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Old Jul 26, 2015, 4:01 PM   #1
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Default Best point and shoot for action shots please!

Hi! I'm looking for a point and shoot camera to buy mostly for outdoor action shots. It would be used mostly for horse shows! I have a DSLR, but just can't work with it. I want to make sure I get one that also has a view finder to look through, as i'm told sometimes outside is too bright and you can't see the picture displayed on the back. I'd rather not spend over $400.00 if possible! Thank you for any help you can give me!
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Old Jul 26, 2015, 6:45 PM   #2
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A P&S like the Panasonic FZ200 could probably do well if you just want random photos at a show or competition. But, it can be extremely difficult to maintain that timing and rhythm if you need to capture a specific subject on demand from shot to shot.

You can recover and re-target the subject much quicker with the optical viewfinder of the dslr. Anticipating every shot and maintaining that pace with liveview can be exhausting. The dslr also has a manual zoom.

A spectator can use the P&S, but a competitor is better off with the dslr.

A horse show in the US can be anything from a county fair to Olympic jumping and dressage. You might want to mention what style you're dealing with and what focal length you think you need.
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Old Jul 26, 2015, 7:00 PM   #3
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What is it about your dSLR that you can't work with?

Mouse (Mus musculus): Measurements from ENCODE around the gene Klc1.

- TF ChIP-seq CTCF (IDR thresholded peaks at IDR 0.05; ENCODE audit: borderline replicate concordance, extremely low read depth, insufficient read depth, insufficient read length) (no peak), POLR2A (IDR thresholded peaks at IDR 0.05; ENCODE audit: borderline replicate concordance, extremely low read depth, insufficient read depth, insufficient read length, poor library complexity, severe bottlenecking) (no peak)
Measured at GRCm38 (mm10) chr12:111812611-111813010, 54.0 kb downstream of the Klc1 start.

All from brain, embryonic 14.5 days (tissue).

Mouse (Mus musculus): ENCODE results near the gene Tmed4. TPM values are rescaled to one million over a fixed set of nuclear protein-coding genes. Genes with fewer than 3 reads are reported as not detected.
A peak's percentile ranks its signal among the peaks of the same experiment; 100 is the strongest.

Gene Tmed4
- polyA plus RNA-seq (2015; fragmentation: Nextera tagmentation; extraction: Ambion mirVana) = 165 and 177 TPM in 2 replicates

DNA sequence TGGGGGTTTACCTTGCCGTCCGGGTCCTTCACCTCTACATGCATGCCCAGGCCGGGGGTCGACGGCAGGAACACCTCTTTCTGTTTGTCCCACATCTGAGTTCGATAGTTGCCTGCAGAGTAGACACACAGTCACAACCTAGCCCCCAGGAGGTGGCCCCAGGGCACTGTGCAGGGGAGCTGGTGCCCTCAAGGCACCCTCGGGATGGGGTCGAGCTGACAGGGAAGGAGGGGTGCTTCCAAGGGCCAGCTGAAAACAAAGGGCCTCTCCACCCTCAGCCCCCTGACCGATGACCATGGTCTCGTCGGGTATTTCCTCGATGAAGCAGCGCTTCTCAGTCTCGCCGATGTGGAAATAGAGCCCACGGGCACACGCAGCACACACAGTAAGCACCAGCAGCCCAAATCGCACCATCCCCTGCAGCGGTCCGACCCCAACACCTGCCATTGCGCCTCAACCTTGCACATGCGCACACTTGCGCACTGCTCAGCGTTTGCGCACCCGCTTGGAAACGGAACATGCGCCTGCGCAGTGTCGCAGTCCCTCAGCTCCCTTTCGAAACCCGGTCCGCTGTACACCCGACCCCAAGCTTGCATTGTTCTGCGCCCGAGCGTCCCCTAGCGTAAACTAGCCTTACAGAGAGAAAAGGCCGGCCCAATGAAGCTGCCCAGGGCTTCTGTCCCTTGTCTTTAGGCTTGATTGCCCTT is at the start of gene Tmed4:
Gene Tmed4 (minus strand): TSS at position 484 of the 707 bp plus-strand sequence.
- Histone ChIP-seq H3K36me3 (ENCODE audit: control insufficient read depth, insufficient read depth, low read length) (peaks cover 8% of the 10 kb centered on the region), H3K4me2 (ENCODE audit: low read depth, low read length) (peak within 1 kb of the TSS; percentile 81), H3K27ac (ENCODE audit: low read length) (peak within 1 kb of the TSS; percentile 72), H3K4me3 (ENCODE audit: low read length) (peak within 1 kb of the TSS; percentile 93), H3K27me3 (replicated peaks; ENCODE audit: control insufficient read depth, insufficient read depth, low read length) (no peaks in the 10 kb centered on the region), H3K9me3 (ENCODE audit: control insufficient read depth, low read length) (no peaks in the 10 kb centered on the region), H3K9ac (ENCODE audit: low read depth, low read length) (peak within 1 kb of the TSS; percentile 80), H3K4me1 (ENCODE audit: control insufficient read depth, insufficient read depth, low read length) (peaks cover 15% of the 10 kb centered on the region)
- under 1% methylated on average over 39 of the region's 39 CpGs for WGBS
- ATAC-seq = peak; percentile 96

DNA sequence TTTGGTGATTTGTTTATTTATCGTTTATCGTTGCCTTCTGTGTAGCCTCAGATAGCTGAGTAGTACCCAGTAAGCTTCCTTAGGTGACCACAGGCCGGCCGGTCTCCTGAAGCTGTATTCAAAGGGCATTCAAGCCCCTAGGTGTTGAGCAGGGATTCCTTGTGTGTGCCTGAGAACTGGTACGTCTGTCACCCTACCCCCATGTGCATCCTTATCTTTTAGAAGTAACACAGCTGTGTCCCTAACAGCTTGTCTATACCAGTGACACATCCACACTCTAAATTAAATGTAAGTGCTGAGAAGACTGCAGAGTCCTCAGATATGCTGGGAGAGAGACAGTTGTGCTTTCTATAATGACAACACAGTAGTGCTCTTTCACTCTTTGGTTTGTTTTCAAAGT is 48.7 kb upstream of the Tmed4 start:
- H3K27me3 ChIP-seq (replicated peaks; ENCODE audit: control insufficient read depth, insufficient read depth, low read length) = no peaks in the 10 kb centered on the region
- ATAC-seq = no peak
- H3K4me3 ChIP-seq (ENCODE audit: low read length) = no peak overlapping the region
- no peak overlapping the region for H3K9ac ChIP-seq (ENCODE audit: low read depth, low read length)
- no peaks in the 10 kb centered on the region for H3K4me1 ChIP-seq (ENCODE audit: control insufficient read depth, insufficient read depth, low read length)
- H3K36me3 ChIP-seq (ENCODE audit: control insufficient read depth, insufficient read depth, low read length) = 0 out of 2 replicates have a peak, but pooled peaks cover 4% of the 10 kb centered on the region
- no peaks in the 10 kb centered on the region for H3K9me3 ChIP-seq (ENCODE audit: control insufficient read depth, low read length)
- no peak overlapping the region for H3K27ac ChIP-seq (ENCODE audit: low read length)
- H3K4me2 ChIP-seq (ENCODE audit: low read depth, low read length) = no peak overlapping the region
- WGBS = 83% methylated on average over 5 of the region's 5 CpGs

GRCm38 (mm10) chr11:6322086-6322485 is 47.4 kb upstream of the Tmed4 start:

You need an eyelevel viewfinder, not necessarily an optical viewfinder.

You also need a large aperture in order to keep the shutter speed fast while still avoiding the noise that comes from using too high an ISO setting.

You also need a fast AF system for moving subjects.

These are all aspects of camera selection that dSLRs have in spades.
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Old Jul 27, 2015, 8:59 AM   #4
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What you need is the Panasonic 4K photo mode. You make a 4K video, and then you can extract frames as a 8mp photo. Good for moving subjects, where you don't want to lose the right moment.
One problem. The cheapest one with this feature (the new Panasonic FZ300, is very fast), is around $600.
The FZ200 has not this feature, but is a good camera too.
Rudi

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Old Jul 31, 2015, 9:29 AM   #5
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I agree with TCav. What is the problem with your DSLR that you CAN'T work with? Without knowing that, no one will be able to give you a rational solution of why a P&S is a better choice for any type of photography than is a DSLR. More info from you would be a start.
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Old Aug 5, 2015, 5:05 PM   #6